"I have to tell you, Cathy," the woman continued, "we all have nothing but admiration for your courage. The strength you've found these last years. Your determination. Your father would sometimes tell us of the cases you've had to try." Leaning forward secretively, she added, "Personally, I suspect your skills have far surpassed anything they ever could have become here. Even the skills of the illustrious partners. But don't tell Jay I said that."
"Don't tell Jay you said what?" quipped her husband, Jay Coolidge as he walked up behind his wife. He was a bit too tall for his Charlie Chaplin costume, but somehow it added to the character's quirkiness. "Catherine," he nodded, then found himself introduced to the large man at Catherine's side.
"Vincent." Jay said the name pensively. "Isn't that Italian?"
"It's used in many cultures," Vincent answered mysteriously. "But I believe its root is Latin, yes."
"Bit of a linguist, are you?" the older man theorized. "Well I always did tell Charles his daughter required someone of intelligence."
"I often fear I'm the eternal student," Vincent demurred modestly.
"He's a poet," Catherine interrupted with a proud smile. "A writer. He can compose things that would put even the best lawyers to shame."
"Ohhhh!" drew Elizabeth, clearly impressed by Catherine's adamancy. "Are you with Columbia? Or maybe City University?"
"He's actually selecting his next position at the moment." Catherine answered quickly, realizing it was ambiguous, but wary of getting onto any topic too traceable. "Say, is there any chance that the observation deck might be open tonight? It's so warm this year, I'd love to get a nighttime view of the city."
"Oh I'm sorry Cathy," Elizabeth apologized. Organization of the night's party had fallen primarily to her, and that was one perk she hadn't been able to swing. "They were pretty determined to keep us in here. Maybe they think they're protecting us from all the Halloween ghoulies and flying witches."
The group shared a laugh at the idea, before Catherine made her polite goodbyes and began coaxing her mate away. She was more determined than that ... especially this one night that Vincent could walk so freely above. They would see the city from the observation deck, one way or another.
"Catherine, are you sure this is wise?" Vincent asked in concern, as his wife prepared to leave him on his own at the party.
"I'll be right back," she promised, pulling him toward a corner in order to speak privately. "Just don't use words like 'shark' or 'barracuda' around these people and you'll be fine."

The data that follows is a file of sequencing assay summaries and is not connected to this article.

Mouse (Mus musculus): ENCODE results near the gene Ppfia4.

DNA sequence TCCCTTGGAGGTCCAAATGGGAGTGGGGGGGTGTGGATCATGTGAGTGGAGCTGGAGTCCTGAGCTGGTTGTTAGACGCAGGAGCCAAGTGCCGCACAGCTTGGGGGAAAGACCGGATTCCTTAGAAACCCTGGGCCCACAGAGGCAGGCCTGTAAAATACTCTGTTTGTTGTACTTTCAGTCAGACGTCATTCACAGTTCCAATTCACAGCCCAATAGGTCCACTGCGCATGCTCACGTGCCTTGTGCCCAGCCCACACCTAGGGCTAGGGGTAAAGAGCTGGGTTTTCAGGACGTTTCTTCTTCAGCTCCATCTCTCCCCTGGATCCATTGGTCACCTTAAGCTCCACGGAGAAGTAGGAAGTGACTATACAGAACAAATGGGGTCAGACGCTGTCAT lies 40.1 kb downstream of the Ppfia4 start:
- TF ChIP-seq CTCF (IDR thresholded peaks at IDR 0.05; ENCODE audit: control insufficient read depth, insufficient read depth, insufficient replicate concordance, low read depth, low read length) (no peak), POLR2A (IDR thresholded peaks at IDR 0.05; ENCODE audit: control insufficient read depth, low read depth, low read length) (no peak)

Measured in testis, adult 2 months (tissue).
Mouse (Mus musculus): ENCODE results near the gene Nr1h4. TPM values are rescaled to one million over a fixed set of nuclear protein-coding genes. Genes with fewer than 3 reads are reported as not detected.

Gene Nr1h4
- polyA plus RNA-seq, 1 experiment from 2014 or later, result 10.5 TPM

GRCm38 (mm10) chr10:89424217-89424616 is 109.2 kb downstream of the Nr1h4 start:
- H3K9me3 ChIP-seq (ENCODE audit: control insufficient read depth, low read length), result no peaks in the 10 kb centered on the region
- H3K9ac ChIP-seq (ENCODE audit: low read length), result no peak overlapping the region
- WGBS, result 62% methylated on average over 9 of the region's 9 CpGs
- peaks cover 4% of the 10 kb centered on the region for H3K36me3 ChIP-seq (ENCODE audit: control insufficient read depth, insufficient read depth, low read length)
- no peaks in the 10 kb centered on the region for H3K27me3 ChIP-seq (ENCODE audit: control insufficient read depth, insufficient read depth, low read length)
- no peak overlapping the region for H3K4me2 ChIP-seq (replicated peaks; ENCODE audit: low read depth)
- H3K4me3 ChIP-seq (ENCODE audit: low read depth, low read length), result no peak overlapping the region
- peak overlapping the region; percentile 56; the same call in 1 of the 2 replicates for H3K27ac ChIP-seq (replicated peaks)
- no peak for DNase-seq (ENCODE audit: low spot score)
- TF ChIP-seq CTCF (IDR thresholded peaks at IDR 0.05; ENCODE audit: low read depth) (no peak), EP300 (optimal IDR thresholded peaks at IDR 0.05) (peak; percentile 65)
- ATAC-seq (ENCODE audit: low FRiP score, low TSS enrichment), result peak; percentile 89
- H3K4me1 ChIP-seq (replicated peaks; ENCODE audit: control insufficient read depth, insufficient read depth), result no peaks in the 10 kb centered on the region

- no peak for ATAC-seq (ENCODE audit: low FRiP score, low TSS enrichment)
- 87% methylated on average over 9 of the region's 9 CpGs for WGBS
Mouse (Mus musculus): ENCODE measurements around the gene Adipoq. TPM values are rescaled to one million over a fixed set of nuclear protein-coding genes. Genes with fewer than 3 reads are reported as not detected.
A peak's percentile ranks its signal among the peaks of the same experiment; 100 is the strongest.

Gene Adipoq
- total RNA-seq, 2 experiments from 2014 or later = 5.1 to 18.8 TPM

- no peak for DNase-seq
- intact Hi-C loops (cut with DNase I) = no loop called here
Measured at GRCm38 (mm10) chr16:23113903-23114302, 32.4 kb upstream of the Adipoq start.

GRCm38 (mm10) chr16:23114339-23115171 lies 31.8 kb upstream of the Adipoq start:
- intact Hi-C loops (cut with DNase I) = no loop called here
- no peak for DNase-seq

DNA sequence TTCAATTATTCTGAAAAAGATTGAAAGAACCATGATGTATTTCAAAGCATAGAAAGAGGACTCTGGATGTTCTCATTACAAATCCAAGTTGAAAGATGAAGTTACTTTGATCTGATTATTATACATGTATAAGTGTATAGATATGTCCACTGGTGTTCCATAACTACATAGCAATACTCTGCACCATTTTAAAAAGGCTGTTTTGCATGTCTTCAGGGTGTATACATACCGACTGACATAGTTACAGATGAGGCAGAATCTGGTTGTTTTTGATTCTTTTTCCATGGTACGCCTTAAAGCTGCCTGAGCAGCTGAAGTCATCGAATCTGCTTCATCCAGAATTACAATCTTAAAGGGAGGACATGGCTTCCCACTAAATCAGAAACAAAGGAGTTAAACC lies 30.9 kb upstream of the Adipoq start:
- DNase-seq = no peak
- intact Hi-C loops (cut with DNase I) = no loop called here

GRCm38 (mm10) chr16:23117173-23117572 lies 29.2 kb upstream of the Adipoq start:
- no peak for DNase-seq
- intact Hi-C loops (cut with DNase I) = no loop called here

Dismissing her little joke, he instead reminded her that this was not necessary. "Our night has already been more wonderful than I could ever have imagined, love. A cold, windy observation deck is nothing compared to the luxury of meeting others who've shared your life."
"I said we'd go up there," she argued gently, "and we will. And not by you scaling some wall either." Squeezing his hands, she leaned closer. "Just let me talk to one of the security guards. You'd be surprised what a little flash of leg can earn you."
"A jealous husband?" he quipped sarcastically. Although he couldn't pretend he wasn't touched by her determination.
"Don't be like that." she laughed, scolding him with a playful kiss. "You know the Playboy Bunny is yours as soon as we get home. In the meantime, let's just hope the skirt is still short enough."
Minutes later, after his mate had disappeared through a distant pair of elevator doors, Vincent busied himself with a large picture displayed on the wall behind him. It was a framed enlargement of the view from the Empire's top. A sea of buildings retreated off into the horizon, while angled streets criss-crossed with the most detailed precision.
He was already jittery enough, hoping Catherine would return soon. Imagine how high his adrenaline pumped when he heard a new voice beside him.
"So, are you having a good time?" it asked from behind a white beard and moustache. Completely unannounced, and completely without drawing attention, Santa Claus had sidled up beside the tall man in the remarkably good leonine make-up.
Vincent turned abruptly, his chin bobbing once as he tried to compose a calm greeting. "It's a wonderful party. With a beautiful view of the city." His furred hand rose, making note of the extravagantly large windows that lined one wall of the elegant room. Lights shone like distant stars as far as the eye could see.
"It never grows old, does it," the stranger agreed wistfully. "Even after years. This city just never loses its hold on you. ... Did you grow up here?"
It was a tricky question, but Vincent nodded politely. "Near here. Very near Manhattan." He must not have sounded convincing though, because Santa nodded as if he knew it was only a partial truth.
"Are you all right, friend?" Santa asked. "You look a bit lost."
"My," ... Vincent began, catching himself before the word 'wife' slipped out. It was a label he'd begun using with significant pride below. But up here, obviously it was impossible. ... "My companion will return shortly. She had to step away in search of something."
Santa looked toward the elevator doors through which the Playboy Bunny had passed not long ago. "Yeah, she sure knows how to get what she wants. She's always been like that. As long as I've known her."